A federal judge on Friday sentenced a retired Chicago firefighter to two months in prison, more than two years on house arrest and probation for his role in the attempted Jan. 6 insurrection at the U.S. Capitol.
Federal prosecutors had asked for more than a year behind bars for Joseph Pavlik, 66, a 2013 Chicago Fire Department retiree who became the latest Illinois resident to be charged in connection with 2021 melee. He pleaded guilty to felony charges of civil disorder and entering or remaining in a restricted building with a dangerous weapon in late August.
Judge Trevor McFadden, of the D.C district court, sentenced Pavlik to the shorter prison term with six months of home confinement and 24 months of supervised release, according to a news release from the U.S. attorney’s office. Pavlik will also have to pay a $6,000 fine and $2,000 in restitution.
Fire Department spokesman Larry Langford confirmed in February that Pavlik joined the department in 1981 and worked as a firefighter until his retirement.
Prosecutors said Pavlik was a member of the Guardians of Freedom, an organization founded by his nephew and loosely affiliated with another right-wing militia group, the Three Percenters. They also cited numerous social media statements Pavlik made in the weeks preceding the riot calling for violence in response to Donald Trump’s election loss.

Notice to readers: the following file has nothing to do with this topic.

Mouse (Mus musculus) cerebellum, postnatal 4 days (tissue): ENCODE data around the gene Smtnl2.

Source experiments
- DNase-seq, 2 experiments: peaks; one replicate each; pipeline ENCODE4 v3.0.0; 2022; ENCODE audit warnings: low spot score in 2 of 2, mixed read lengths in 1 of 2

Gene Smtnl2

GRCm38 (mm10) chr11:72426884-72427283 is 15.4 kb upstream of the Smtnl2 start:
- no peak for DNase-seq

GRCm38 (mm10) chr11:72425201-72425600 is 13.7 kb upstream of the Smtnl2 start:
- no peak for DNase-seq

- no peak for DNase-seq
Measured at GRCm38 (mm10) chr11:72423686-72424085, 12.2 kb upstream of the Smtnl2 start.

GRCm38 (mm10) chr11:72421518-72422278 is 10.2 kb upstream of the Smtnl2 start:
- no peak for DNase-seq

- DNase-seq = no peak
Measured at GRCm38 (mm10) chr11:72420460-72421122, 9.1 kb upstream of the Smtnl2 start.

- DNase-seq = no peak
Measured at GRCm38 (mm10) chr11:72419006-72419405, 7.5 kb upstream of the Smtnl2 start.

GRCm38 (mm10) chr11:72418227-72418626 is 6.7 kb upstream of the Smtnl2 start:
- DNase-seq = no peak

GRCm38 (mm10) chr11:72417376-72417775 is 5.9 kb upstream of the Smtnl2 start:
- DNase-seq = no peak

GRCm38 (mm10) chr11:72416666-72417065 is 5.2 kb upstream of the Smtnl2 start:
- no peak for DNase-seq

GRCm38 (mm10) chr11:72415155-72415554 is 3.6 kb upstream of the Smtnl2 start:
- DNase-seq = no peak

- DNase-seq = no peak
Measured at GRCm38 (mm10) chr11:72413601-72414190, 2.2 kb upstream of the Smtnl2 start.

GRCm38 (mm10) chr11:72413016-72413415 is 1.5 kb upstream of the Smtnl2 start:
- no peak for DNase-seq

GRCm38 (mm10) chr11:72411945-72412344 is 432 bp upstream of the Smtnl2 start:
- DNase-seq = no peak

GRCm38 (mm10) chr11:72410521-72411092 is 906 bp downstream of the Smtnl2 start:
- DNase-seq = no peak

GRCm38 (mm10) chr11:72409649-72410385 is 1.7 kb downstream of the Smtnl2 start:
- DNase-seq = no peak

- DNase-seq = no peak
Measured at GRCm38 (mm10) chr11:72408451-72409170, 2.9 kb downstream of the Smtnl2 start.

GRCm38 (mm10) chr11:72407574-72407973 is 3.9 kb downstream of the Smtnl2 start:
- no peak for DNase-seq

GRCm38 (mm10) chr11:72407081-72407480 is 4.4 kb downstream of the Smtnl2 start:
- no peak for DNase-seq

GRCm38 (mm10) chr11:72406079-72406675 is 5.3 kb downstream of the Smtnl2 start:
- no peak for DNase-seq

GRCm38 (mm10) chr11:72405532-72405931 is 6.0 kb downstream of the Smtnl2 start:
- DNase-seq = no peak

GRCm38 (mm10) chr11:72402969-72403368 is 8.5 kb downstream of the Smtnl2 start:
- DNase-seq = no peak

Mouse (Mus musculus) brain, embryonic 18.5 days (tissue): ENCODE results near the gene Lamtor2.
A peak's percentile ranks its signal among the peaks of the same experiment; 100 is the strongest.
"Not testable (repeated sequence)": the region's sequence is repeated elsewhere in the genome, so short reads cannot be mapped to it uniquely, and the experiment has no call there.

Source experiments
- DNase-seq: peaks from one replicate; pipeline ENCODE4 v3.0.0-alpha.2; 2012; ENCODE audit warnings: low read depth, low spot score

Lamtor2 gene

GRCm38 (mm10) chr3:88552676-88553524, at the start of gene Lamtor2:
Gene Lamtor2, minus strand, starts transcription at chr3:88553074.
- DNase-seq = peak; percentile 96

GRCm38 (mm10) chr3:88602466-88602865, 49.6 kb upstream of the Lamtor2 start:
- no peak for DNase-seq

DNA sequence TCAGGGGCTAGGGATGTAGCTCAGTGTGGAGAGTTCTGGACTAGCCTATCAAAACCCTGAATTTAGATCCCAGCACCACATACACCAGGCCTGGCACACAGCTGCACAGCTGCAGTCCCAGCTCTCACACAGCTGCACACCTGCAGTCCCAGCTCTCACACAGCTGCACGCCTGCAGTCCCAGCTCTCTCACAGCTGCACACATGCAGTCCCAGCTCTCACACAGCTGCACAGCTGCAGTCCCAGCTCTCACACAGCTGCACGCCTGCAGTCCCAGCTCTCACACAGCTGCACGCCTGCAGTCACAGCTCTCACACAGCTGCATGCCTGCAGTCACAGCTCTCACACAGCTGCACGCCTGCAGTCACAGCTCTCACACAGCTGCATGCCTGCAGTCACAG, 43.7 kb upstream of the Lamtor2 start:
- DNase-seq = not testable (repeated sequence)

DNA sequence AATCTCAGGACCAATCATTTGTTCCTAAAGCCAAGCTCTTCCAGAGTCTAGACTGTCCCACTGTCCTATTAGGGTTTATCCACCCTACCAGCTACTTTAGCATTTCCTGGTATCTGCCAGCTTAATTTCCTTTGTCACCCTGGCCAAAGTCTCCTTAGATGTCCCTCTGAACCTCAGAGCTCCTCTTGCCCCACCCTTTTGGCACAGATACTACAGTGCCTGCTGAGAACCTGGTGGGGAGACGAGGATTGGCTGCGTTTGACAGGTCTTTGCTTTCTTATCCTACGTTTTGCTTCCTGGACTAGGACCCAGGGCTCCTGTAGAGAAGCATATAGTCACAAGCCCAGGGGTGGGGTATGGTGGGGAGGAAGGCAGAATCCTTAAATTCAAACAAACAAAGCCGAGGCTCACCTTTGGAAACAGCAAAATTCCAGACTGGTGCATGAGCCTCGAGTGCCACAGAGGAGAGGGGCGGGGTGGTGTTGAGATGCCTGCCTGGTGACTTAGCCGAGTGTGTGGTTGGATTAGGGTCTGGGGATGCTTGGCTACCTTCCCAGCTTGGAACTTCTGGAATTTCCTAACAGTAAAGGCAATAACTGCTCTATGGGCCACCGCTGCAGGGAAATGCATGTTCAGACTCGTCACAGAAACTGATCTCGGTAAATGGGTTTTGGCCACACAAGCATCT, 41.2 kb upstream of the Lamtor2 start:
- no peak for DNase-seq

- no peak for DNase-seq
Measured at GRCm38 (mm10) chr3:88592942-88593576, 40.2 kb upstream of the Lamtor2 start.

“These aren’t Americans they are indoctrinated socialists that hate America and hate Americans,” he allegedly posted on Facebook in December 2020. “We need to be much more brutal than punching and kicking. This is not some simple street disagreement.”
At the Capitol on Jan. 6, Pavlik and five others tried to breach a line of law enforcement defending the building’s west terrace tunnel, where some members of Congress were sheltering in place, according to prosecutors.
He later appeared in surveillance images and police body-worn camera footage wearing a gas mask and vest with patches depicting anti-government phrases.
Pavlik’s companions, who are all from Florida, were arrested during the past year on charges stemming from the same tunnel altercation, according to the U.S. Department of Justice.
Pavlik is among some 42 Illinoisans to be federally charged as part of the ongoing investigation into the Capitol attack, which prosecutors have described as one of the largest criminal investigations in U.S. history.
Nationwide, more than 1,200 people have been arrested in all 50 states and the District of Columbia on charges stemming from the Capitol breach, according to the Justice Department.
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